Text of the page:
Greece and Ireland will need to restructure their debts and Spain and Portugal may face doing so to survive Europe’s sovereign debt crisis, Harvard University professor Kenneth Rogoff said.
“I do think the eventual restructuring of two or three countries — Greece, Ireland, Portugal — is inevitable,” Rogoff said at an event at the German Finance Ministry in Berlin. It “may be called something else, for face-saving reasons.”
The comments by Rogoff, a former International Monetary Fund chief economist, reiterate his view that some euro-region members may have to restructure their debts and bond holders should be forced to take losses of as much as 40 percent to help the bloc overcome its debt crisis.
“It’s inescapable to have public and/or private debt restructured in all four countries” of Greece, Ireland, Portugal and Spain, he said. “The risk of waiting too long is that it gets bigger and it costs you more.”
Portugal’s 10-year bond yield reached 7.64 percent on Feb. 10, the most since the inception of the euro in 1999, and was at 7.47 percent as of 6:42 p.m. in Berlin. It first climbed above 7 percent on Nov. 10 and has been above that level since Feb. 4. Greece needed a rescue within 17 days of its 10-year yield breaching 7 percent on April 6, while Ireland lasted less than a month after it cracked that level in October.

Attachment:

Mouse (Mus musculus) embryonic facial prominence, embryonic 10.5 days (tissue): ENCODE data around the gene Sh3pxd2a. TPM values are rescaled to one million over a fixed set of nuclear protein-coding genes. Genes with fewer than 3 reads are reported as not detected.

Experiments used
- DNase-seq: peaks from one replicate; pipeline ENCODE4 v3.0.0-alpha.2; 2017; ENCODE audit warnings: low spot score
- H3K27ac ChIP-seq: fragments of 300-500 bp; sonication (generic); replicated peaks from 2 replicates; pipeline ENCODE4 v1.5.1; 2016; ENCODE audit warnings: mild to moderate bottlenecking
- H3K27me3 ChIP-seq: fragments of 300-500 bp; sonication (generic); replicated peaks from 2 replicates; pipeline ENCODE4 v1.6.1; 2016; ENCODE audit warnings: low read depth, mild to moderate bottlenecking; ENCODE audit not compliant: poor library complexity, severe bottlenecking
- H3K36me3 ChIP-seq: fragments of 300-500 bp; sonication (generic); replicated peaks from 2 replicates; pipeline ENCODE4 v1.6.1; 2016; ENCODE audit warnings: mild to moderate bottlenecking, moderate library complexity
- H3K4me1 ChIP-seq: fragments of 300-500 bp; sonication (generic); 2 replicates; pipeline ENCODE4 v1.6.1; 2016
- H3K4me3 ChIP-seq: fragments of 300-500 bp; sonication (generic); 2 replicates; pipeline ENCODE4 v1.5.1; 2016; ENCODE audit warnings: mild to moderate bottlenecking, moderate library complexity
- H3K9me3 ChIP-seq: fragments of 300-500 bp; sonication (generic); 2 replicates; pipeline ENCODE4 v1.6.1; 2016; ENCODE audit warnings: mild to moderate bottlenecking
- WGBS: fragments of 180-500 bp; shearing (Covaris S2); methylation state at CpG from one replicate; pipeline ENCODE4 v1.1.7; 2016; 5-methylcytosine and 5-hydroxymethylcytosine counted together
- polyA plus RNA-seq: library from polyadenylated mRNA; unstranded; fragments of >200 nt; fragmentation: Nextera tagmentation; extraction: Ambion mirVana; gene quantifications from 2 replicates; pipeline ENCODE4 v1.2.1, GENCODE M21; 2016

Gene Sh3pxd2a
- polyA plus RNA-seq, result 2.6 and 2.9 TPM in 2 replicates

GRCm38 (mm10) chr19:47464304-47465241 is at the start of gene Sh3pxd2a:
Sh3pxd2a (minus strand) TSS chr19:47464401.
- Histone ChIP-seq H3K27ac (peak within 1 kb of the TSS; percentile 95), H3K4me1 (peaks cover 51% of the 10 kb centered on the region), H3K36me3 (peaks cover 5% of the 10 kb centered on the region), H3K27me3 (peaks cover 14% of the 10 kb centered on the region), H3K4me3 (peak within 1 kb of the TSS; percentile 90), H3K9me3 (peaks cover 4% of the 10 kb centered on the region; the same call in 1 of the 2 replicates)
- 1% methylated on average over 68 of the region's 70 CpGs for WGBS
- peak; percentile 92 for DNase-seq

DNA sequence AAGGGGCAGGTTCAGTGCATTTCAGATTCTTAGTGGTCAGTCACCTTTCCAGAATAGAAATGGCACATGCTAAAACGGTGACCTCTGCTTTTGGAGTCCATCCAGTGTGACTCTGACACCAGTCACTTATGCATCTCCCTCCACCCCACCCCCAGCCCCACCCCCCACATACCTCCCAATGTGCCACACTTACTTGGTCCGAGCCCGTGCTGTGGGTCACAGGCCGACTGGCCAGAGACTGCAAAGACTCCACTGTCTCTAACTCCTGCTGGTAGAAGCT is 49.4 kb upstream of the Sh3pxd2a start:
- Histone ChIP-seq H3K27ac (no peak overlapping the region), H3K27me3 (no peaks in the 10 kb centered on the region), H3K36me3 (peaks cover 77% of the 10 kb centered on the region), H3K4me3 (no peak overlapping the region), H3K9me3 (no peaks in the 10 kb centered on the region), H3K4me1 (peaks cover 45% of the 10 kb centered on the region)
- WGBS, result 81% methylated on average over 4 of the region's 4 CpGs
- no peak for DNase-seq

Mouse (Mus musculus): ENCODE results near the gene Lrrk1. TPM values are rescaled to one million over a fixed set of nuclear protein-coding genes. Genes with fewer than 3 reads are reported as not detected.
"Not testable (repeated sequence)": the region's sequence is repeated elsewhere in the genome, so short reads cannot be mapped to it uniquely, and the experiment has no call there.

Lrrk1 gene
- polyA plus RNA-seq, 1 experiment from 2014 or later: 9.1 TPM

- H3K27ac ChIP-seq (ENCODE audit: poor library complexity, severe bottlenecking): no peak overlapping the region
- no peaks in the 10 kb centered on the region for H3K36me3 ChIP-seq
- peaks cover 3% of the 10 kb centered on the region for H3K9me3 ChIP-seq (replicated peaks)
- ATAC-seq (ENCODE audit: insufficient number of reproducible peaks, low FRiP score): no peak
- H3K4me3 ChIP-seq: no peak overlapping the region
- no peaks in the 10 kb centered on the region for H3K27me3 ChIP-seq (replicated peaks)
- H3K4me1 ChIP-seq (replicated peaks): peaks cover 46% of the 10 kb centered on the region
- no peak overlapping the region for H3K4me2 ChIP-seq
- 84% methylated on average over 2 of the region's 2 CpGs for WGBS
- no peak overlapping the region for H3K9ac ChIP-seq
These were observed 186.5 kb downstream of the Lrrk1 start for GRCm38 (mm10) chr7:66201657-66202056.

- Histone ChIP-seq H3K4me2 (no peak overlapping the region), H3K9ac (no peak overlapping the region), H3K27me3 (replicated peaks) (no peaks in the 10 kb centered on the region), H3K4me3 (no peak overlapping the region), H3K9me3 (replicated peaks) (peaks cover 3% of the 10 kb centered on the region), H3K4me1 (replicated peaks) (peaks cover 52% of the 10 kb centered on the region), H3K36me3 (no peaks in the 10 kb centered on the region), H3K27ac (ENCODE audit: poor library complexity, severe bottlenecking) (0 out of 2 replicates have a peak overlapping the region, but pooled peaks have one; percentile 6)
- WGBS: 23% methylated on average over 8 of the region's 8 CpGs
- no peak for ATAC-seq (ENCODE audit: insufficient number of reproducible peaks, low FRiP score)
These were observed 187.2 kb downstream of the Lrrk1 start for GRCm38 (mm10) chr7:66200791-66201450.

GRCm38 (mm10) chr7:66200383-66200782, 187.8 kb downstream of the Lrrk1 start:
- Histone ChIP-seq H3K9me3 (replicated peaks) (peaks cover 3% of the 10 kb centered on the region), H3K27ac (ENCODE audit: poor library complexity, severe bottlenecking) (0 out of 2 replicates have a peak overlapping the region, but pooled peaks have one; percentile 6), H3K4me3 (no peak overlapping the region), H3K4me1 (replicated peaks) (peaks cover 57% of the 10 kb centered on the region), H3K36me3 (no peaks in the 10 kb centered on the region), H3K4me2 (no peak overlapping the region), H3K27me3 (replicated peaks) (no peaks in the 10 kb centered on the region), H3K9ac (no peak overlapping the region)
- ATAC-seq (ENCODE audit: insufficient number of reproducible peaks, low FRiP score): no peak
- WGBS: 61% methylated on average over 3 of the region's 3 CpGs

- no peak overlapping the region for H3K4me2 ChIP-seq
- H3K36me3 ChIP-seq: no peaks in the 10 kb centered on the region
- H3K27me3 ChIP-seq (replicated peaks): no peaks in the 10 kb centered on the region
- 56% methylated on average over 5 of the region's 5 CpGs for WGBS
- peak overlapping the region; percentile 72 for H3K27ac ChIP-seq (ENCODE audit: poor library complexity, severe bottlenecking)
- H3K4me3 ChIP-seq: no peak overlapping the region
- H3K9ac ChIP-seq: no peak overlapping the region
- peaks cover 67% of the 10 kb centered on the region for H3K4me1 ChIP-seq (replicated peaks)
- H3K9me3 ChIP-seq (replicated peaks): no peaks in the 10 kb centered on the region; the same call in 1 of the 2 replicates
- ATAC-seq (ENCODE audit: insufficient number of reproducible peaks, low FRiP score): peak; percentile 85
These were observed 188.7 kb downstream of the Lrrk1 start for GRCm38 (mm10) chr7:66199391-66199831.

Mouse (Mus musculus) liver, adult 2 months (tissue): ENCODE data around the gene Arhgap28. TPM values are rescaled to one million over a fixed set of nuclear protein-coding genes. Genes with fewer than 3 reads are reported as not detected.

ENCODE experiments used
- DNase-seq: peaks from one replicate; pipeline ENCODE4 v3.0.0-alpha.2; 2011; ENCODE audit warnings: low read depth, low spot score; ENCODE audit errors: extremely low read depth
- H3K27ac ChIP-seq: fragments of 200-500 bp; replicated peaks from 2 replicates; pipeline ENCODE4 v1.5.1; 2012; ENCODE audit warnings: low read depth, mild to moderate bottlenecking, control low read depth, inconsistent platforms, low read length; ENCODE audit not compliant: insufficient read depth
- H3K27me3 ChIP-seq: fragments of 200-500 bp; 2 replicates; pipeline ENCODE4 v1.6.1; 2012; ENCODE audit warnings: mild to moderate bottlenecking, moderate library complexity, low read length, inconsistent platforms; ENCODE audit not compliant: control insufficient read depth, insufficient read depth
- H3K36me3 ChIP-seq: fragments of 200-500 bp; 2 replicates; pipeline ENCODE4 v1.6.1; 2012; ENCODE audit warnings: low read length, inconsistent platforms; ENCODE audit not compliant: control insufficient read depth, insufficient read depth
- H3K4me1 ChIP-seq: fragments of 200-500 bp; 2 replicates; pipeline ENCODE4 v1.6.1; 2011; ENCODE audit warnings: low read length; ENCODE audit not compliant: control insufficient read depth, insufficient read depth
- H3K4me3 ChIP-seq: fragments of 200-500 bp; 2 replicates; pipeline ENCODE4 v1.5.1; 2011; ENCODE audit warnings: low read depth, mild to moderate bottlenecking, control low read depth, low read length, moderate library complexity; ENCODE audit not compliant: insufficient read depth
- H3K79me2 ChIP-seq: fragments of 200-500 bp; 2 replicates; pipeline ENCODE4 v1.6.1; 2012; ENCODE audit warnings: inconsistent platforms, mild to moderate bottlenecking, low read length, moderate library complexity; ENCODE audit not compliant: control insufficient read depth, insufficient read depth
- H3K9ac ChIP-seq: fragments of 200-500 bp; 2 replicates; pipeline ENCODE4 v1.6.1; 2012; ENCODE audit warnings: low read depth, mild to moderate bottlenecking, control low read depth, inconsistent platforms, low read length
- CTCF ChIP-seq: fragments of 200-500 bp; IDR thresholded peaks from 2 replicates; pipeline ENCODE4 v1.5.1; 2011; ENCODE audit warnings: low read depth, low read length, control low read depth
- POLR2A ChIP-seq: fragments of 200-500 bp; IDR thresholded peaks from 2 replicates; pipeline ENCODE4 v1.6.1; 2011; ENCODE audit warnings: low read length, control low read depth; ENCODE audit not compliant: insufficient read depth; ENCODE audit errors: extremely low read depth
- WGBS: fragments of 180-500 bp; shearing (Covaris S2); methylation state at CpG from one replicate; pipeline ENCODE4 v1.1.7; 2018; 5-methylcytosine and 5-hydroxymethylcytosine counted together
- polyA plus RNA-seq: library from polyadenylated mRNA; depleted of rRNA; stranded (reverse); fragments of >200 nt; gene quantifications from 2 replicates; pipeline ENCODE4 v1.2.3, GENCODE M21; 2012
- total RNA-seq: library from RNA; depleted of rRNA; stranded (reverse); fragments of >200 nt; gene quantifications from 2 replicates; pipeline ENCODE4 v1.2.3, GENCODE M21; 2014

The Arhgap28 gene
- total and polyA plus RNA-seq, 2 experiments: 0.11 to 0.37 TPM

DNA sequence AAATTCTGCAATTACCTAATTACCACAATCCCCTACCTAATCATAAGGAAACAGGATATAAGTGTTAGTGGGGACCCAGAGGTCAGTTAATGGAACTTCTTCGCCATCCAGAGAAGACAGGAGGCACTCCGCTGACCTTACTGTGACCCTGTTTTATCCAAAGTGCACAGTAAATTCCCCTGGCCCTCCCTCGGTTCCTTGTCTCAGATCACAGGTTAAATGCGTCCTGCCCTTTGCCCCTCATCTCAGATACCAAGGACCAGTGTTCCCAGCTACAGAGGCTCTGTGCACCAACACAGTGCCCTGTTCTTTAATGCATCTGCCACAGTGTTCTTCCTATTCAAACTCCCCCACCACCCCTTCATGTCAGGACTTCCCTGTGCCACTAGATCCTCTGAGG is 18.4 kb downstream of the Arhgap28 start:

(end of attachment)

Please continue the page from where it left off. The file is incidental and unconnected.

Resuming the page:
“If Spain were to have a restructuring of central government debt, I don’t think it would end there” and countries including Belgium and others would be affected, Rogoff said. “Spain is just too big.”
Portugal will accept a financial bailout “within the next few weeks” as the cost of issuing debt becomes unsustainable, according to Axa Investment Managers, which oversees $714 billion in assets. Rogoff said in an interview with Frankfurter Allgemeine Zeitung published Feb. 10 that countries such as Greece and Portugal should be urged to leave the euro region for 10 to 15 years to help restore public finances.
Greece leaving the euro region “would be a sensible solution but I don’t think it will happen,” Rogoff said today. “It’s not on the table, but I think a default will be difficult to avert.”
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